The economics are staggering. A running shoe that retails for $48 in the U.S. costs $2 to produce. Add the workplace safety and regulation and it doubles. I think we would both agree that there's sufficient margin there to absorb that, which is exactly what's happening in China, according to Harney's book.

I think Cessna encountered similar economics when it decided to do the Skycatcher in China. Not much FAA oversight component there, so I doubt if regulation is a factor. Labor sure is. China tends to have deep layers of bureaucracy and corruption that are costly and delaying, but without much benefit. But according to Harney, they are slowly improving.

Posted by: Paul Bertorelli | December 16, 2010 4:01 PM    Report this comment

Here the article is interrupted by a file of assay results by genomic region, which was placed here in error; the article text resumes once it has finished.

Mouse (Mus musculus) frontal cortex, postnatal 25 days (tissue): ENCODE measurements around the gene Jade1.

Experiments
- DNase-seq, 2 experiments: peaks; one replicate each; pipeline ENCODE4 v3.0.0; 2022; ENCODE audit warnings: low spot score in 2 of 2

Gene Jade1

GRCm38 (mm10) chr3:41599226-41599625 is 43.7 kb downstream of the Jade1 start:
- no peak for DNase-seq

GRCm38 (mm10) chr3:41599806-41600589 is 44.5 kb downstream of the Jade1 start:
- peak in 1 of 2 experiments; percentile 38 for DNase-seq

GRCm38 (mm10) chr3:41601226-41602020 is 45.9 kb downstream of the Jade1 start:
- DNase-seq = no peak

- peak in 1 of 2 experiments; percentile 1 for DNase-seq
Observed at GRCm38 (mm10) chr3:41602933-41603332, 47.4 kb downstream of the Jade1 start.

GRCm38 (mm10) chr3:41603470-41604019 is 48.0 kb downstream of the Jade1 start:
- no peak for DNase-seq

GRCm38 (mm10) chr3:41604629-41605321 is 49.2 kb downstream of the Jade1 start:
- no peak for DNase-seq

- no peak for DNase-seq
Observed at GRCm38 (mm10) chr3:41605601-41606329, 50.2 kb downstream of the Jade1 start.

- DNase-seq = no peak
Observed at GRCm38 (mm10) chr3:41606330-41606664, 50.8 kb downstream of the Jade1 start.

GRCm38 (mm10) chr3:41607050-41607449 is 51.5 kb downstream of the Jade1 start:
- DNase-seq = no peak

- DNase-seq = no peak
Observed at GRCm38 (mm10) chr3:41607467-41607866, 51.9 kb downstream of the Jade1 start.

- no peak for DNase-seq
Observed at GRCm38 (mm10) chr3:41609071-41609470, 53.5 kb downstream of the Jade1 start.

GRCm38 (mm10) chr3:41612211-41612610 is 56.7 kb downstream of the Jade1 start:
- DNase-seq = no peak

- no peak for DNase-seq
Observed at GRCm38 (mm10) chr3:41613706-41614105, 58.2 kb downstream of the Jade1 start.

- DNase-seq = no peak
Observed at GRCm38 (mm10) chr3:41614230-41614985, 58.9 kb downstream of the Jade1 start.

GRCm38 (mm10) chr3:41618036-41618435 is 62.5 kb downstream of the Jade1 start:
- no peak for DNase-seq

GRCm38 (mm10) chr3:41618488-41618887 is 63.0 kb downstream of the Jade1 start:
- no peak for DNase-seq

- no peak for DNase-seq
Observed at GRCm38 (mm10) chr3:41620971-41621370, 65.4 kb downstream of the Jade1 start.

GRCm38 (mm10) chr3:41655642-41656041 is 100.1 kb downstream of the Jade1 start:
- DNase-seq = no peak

Certainly tax and regulatory reform, coupled with the innate strength and resilience of our private enterprise model, would have a great impact on restoring our manufacturing capabilities and helping US made goods compete globally.

I'm not so much worried about Continental support. I'm sure we'll be able to get what we need to keep 'em running in the near term. But, "support" is not much help when Chinese quality (or lack thereof) results in an in flight engine failure. Of course, American parts fail too, but I'd still feel better behind a Lycoming once the Chinese influence comes to bear on Continental in a few years. Time will tell..

You mentioned running shoes, check out New Balance for a success story of a US manufacturer competing against the Chinese.